I’ve been a youth sports coach for 17 years. For the most part, it’s been very rewarding. However, one of the hardest aspects has been watching kids drop out of sports because they no longer can afford to pay to play. It’s heartbreaking.
Social injustice is a hot topic these days. However, there’s one area of social injustice that doesn’t receive much attention: youth sports. Youth sports impacts millions of kids and their families.
Sadly, youth sports are far from an equal opportunity endeavour in the United States and Canada. Sport increasingly has become a pay-to-play endeavour. Household wealth is a key factor in youth sports participation.
“Sports in America have separated into sports-haves and have-nots,” said Tom Farrey, the executive director of the Aspen Institute’s Sports and Society program.
An annual survey by the Sports & Fitness Industry Association (SFIA) in 2018 found that 33.4 per cent of kids ages six to 12 from homes with income of $25,000 or less were physically inactive (i.e., didn’t participate in any sport during the year), compared to just 9.9 per cent of kids from households that earned $100,000-plus.
And the youth sports opportunity gap is widening during the pandemic. Children of higher-income parents are spending about 2.5 more hours a week in sports activities during the pandemic than kids in lower-income families (before COVID-19, the gap was about 40 minutes per week).
Kids from homes with higher incomes participate via travel teams, expensive sports clubs, personalized training programs, elite sports leagues, etc. These opportunities are simply out of reach of poor children.
Moreover, due to the advent and growth of youth sports clubs and travel teams, relatively inexpensive youth sports opportunities – traditionally run by local recreation districts and YMCAs – are drying up.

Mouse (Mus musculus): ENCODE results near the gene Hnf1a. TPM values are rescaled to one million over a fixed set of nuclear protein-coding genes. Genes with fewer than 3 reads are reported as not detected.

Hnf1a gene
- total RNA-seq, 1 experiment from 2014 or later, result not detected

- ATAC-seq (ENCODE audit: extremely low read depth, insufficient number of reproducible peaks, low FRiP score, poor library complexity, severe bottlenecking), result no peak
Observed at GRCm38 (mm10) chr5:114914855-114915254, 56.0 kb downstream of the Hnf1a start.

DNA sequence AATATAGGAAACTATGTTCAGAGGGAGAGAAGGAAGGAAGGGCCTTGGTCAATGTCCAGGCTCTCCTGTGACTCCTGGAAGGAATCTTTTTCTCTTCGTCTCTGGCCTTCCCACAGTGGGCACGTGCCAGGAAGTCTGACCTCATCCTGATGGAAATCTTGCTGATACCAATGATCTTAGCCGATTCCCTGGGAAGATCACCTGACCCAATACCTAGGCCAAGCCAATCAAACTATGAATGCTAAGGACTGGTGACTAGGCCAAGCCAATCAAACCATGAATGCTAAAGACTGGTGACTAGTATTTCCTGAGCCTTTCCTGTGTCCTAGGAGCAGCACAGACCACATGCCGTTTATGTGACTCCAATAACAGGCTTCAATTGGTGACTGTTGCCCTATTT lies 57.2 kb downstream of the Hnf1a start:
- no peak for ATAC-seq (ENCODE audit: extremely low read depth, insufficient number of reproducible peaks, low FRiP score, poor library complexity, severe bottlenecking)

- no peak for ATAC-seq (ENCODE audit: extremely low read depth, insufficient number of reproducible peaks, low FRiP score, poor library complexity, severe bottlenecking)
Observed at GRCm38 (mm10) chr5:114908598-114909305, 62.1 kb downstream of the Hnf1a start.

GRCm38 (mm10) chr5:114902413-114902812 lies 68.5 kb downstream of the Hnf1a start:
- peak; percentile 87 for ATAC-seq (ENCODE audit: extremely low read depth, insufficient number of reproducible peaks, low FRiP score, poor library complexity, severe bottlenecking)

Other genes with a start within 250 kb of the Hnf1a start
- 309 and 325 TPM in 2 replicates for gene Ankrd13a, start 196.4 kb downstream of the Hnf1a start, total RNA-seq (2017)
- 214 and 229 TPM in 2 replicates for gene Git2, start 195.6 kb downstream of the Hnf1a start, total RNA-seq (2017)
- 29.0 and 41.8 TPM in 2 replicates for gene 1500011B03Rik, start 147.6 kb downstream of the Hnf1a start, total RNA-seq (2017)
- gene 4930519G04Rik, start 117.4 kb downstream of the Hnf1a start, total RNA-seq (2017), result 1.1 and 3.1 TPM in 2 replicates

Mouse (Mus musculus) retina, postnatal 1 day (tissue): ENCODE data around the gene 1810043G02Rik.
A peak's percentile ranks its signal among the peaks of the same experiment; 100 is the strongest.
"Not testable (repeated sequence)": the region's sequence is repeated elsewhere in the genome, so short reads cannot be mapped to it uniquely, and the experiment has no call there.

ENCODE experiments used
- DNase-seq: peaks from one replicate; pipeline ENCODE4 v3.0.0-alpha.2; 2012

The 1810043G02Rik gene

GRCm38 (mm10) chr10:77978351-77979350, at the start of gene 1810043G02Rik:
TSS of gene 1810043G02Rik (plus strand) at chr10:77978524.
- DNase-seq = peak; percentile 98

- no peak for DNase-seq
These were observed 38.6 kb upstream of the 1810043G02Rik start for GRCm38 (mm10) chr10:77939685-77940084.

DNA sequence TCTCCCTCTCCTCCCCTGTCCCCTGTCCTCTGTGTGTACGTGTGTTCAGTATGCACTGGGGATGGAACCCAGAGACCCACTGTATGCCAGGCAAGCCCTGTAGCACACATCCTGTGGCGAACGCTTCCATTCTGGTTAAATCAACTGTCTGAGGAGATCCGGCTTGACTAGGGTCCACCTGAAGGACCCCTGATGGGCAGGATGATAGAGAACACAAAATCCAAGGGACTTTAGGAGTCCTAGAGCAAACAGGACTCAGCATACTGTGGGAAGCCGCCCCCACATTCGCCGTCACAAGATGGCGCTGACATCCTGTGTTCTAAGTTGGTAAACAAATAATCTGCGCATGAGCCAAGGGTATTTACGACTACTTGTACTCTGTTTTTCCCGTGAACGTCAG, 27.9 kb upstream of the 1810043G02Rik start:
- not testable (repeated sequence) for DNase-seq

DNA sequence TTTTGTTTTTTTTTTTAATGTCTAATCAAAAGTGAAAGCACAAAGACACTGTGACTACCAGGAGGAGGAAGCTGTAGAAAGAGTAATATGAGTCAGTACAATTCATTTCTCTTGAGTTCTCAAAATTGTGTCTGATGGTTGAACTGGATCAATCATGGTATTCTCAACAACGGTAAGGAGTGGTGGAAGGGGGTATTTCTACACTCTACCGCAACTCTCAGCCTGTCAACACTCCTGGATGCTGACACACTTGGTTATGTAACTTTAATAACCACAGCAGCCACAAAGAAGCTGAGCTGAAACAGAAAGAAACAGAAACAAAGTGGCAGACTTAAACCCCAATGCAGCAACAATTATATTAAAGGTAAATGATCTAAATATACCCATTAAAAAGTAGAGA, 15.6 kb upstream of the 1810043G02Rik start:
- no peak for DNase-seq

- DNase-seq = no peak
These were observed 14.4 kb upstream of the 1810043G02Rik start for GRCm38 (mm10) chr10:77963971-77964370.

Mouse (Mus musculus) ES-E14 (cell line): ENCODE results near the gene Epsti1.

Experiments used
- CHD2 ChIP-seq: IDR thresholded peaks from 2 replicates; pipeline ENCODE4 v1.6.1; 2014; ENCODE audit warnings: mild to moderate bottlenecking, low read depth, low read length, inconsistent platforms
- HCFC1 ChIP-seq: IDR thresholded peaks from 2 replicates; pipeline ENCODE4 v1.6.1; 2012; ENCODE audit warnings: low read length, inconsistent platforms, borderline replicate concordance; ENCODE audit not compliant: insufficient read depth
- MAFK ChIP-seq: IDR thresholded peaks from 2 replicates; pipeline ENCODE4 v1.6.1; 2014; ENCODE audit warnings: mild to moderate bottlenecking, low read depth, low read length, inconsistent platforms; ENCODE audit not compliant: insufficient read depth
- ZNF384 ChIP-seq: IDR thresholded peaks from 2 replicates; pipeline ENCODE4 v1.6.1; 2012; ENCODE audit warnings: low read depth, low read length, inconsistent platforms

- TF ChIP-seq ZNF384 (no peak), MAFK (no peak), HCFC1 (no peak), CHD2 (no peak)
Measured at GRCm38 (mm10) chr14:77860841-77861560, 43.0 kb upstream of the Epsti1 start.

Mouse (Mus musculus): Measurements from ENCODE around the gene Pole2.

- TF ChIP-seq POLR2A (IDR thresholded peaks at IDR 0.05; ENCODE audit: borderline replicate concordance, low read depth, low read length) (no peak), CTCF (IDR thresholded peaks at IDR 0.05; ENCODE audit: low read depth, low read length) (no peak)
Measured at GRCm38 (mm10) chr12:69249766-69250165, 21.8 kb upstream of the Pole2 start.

On top of that, public schools are dropping recess, physical education classes and intramural sports programs. And many public schools now require kids to pay to play on school sports teams.
Girls, in particular, benefit from athletic participation. Sports participation lowers the chances of developing heart disease and breast cancer, cuts rates of unplanned pregnancies, lessens obesity, and boosts self-confidence and body self-esteem. And the advantages extend into adulthood: Four out of five female business executives played sports as kids.
All those benefits are missing for children who lack sports opportunities because they can’t afford to play in today’s expensive club sports culture. The casualties of this culture tend to become less and less physically active through their teen years and into adulthood, which negatively impacts their future physical, mental and economic health.
It’s another – albeit less publicized – American story of unequal opportunity.
It doesn’t have to be this way. We could prioritize broad sports participation over expensive elite athletics, especially at younger ages.
For example, Norway has a successful youth sports system, accessible to all. The national lottery earmarks millions of dollars for youth sports every year. As such, the financial burden on parents is minimal. Moreover, Norwegian youth leagues value participation over competition. As evidence, clubs with athletes below the age of 13 aren’t allowed to publish game scores. If they do, they risk expulsion.
Norway’s elite sports teams certainly don’t suffer under such egalitarian policies. At the PyeongChang 2018 Winter Olympics, the country won 39 medals – the most of any country in the history of the Olympics. The United States won only 23. Norway’s population is 5.37 million and the United States’ is 328.2 million.
In this new era of reforming American institutions in the quest for social justice, when it comes to youth sports, the Norwegian model is one Americans should look long and hard at.